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Nico Schottelius 3 years ago
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      doc/Results.tex
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      doc/Thesis.pdf

140
doc/Results.tex

@ -16,26 +16,22 @@ P4 software implementation.
\section{\label{results:p4}P4 based implementations}
We successfully implemented P4 code to realise
NAT64~\cite{schottelius:thesisrepo}. It contains parsers
for all related protocols (ipv6, ipv4, udp, tcp, icmp, icmp6, ndp,
arp), supports EAMT as defined by RFC7757 ~\cite{rfc7757} and is
for all related protocols (IPv6, IPv4, UDP, TCP, ICMP, ICMP6, NDP,
ARP), supports EAMT as defined by RFC7757 ~\cite{rfc7757} and is
feature equivalent to the two compared software solutions
tayga~\cite{lutchansky:_tayga_simpl_nat64_linux} and
jool~\cite{mexico:_jool_open_sourc_siit_nat64_linux}.
Due to limitations in the P4 environment of the
NetFPGA~\cite{conclusion:netfpga} environment, the BMV2 implementation
is more feature rich. Table \ref{tab:benchmark} summarises the
achieved bandwidths of the NAT64 solutions.
NetFPGA environment, the BMV2 implementation
is more feature rich.
BEFORE OR AFTER MARKER - FIXME
All planned features could be realised with P4 and a controller.
For this thesis the parsing capabilities of P4 were adequate.
However P4, at the time of writing, cannot parse ICMP6 options in
general, as the upper level protocol does not specify the number
of options that follow and parsing of an undefined number
of 64 bit blocks is required, which P4 does not support.
The language has some limitations on where the placement of
The language has some limitations on the placement of
conditional statements (\texttt{if/switch}).\footnote{In general,
if and switch statements in actions lead to errors,
but not all constellations are forbidden.}
@ -51,7 +47,7 @@ checksum errors, the effective length of the packet was incorrect.
The tooling around P4 is somewhat fragile. We encountered small
language bugs during the development~\cite{schottelius:github1675},
\ref{appendix:expressionbug}
(compare section \ref{appendix:netfpgalogs:compilelogs})
or found missing features~\cite{schottelius:github745},
~\cite{theojepsen:_get}: it is at the moment impossible to retrieve
the matching key from table or the name of the action called. Thus
@ -75,7 +71,7 @@ The supporting scripts in the P4 toolchain are usually written in
python2. However python2 ``is
legacy''~\cite{various:_shoul_i_python_python}. During development
errors with unicode string handling in python2 caused
changes to IPv6 addresses.\footnote{Compare section ~\ref{appendix:p4:python2unicode}.}
changes to IPv6 addresses.!
% ok
% ----------------------------------------------------------------------
\section{\label{results:bmv2}P4/BMV2}
@ -239,7 +235,7 @@ unsupported\footnote{To support creating payload checksums, either an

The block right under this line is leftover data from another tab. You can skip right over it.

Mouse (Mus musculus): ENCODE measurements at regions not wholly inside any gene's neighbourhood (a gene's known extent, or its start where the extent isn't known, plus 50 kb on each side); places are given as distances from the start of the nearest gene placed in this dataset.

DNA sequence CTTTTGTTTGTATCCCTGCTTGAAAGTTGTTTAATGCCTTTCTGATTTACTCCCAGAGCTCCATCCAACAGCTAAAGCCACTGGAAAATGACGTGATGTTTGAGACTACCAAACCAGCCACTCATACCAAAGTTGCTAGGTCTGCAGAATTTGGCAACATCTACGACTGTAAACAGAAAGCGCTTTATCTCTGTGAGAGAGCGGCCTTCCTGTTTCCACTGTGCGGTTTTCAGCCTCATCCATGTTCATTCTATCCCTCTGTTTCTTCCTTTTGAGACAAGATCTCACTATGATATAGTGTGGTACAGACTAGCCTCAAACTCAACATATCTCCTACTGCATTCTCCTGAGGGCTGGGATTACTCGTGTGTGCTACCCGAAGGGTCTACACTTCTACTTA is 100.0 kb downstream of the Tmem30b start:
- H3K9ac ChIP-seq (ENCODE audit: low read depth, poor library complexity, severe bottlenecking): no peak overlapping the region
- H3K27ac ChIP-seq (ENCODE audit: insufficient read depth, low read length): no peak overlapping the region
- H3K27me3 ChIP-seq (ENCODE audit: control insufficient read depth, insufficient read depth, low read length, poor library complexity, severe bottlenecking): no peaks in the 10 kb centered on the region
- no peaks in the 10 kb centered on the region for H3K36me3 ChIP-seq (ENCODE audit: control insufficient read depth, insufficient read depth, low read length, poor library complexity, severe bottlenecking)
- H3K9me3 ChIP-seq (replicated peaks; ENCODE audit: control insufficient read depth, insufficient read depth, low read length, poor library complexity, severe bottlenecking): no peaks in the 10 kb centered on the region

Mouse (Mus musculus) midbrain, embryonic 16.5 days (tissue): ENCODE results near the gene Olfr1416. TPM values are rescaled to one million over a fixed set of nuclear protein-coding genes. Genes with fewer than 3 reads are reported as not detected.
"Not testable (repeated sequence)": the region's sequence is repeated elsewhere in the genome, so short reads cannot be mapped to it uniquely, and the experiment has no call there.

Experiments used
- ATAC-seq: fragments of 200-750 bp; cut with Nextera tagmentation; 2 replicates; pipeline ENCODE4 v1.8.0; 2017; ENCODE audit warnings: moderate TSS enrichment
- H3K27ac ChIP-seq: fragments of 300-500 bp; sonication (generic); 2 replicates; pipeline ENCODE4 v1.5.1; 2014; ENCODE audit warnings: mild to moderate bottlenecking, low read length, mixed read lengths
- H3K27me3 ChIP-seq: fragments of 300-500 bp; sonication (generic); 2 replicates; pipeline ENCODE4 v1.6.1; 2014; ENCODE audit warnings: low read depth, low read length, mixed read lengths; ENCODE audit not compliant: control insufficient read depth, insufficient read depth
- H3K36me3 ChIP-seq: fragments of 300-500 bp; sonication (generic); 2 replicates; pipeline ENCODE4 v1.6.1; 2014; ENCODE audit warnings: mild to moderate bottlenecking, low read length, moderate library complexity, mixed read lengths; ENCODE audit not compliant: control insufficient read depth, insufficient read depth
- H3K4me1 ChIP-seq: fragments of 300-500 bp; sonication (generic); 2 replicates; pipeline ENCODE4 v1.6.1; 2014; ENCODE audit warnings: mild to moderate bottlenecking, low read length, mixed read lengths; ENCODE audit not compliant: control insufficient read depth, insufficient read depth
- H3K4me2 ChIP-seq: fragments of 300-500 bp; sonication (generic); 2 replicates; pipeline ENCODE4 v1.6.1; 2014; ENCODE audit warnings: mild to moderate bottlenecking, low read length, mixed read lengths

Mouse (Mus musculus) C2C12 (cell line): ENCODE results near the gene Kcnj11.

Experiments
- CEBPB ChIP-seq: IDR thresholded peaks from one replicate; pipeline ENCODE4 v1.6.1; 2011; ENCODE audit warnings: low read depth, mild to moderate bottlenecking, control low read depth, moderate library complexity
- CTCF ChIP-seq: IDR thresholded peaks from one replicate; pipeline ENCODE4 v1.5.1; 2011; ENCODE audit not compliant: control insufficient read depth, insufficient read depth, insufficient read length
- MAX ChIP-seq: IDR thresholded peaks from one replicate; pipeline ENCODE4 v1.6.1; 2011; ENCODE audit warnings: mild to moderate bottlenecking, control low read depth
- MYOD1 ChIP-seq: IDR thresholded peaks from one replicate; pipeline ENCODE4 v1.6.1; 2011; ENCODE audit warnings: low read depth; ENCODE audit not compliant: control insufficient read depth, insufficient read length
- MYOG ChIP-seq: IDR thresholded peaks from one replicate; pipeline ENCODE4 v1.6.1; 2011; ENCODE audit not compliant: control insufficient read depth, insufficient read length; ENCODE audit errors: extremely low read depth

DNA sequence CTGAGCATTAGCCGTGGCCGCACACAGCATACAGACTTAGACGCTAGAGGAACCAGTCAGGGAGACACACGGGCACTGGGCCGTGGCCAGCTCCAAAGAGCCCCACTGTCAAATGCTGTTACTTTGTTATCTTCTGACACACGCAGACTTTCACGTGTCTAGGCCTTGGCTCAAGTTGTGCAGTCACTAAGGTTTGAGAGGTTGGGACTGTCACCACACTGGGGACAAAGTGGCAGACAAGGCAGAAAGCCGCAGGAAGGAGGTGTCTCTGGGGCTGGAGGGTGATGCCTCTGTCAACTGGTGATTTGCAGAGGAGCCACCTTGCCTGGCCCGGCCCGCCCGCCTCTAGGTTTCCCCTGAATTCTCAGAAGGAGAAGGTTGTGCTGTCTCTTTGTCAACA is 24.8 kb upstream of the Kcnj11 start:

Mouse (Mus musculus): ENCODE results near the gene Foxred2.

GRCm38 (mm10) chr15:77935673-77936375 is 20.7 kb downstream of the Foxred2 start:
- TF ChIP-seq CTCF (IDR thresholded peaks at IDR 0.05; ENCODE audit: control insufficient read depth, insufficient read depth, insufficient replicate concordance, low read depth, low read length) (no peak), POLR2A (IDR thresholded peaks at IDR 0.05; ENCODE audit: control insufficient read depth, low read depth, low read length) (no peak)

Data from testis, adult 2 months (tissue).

\subsection{\label{results:netpfga:stability}Stability}
Two different NetPFGA cards were used during the development of the
thesis. The first card had consistent ioctl errors (compare section
\ref{netpfgaioctlerror}) when writing table entries. The available
\ref{appendix:netfpgalogs:compilelogs}) when writing table entries. The available
hardware tests (compare figures \ref{fig:hwtestnico} and
\ref{fig:hwtesthendrik}) showed failures in both cards, however the
first card reported an additional ``10G\_Loopback'' failure. Due to
@ -392,64 +388,15 @@ reason our implementation uses \texttt{\#define} statements instead of functions
% ----------------------------------------------------------------------
\section{\label{results:softwarenat64}Software based NAT64}
Both solutions Tayga and Jool worked flawlessly. However as expected,
both solutions have a bottleneck that is CPU bound. Under high load
both solutions are CPU bound. Under high load
scenarios both solutions utilise one core fully. Neither Tayga as a
user space program nor Jool as a kernel module implement multi
threading.
%ok
% ----------------------------------------------------------------------
\section{\label{results:benchmark}NAT64 Benchmarks}
In this section we summarise the benchmarking results, in the
sub sections we discuss the benchmark design and the individual results.
FIXME: summary here
MTU setting to 1500, as netpfga doesn't support jumbo frames
iperf3, iperf 3.0.11
50 parallel = 2x 100% cpu usage
40 parallel = 100%, 70% cpu usage
30 parallel = 70%-100, 70% cpu usage
Turning back on checksum offloading (see below)
30 parallel = 70%, 30% cpu usage
\subsection{\label{benchmark:tayga:tcp}Tayga/TCP}
Tayga running at 100% cpu load,
v4->v6 tcp
delivering
3.36 gbit/s at P1
3.30 Gbit/s at P20
3.11 gbit/s at P50
v6->v4 tcp
P1: 3.02 Gbit/s
P20: 3.28 gbit/s
P50: 2.85 gbit/s
Commands:
UDP load generator hitting 100\% cpu at P20.
TCP confirmed.
Over bandwidth results
Feature comparison
speed - sessions - eamt
can act as host